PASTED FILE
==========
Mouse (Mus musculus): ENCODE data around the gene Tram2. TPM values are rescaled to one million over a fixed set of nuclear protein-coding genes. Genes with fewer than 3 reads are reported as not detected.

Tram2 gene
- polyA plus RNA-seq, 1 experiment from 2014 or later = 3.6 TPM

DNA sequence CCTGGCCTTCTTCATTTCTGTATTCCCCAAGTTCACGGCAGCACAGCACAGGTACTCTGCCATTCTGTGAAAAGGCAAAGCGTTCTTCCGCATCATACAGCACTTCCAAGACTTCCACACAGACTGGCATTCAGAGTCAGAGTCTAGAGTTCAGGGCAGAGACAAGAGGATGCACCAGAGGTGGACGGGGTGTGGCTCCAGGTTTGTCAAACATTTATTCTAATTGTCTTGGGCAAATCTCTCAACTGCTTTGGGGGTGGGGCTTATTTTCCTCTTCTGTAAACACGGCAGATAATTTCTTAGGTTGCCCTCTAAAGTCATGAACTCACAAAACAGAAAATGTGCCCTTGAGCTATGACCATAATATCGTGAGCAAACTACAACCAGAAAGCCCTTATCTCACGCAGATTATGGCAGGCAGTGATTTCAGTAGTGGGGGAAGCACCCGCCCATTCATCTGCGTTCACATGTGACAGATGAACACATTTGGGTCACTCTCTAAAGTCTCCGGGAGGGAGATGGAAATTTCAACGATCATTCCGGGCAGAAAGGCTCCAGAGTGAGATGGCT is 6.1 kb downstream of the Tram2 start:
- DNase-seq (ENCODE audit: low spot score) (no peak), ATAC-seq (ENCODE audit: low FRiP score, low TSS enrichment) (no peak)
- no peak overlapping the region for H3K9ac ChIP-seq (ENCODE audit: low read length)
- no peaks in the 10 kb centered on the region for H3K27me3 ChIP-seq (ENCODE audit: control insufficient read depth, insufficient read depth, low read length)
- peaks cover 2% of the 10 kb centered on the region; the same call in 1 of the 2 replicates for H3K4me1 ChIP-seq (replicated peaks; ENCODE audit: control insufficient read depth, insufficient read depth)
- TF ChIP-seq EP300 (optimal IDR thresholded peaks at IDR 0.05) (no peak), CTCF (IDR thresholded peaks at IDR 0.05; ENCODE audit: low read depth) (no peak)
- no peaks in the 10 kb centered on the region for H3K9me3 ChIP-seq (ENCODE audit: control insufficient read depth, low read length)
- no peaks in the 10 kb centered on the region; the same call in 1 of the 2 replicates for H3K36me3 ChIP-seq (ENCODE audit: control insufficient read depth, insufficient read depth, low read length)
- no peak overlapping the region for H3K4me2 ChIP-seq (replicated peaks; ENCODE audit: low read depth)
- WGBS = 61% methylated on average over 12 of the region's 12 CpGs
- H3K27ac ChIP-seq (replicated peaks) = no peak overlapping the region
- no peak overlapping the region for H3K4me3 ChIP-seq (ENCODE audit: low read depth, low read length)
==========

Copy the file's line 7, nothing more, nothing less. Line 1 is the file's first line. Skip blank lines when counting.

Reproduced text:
- no peaks in the 10 kb centered on the region for H3K27me3 ChIP-seq (ENCODE audit: control insufficient read depth, insufficient read depth, low read length)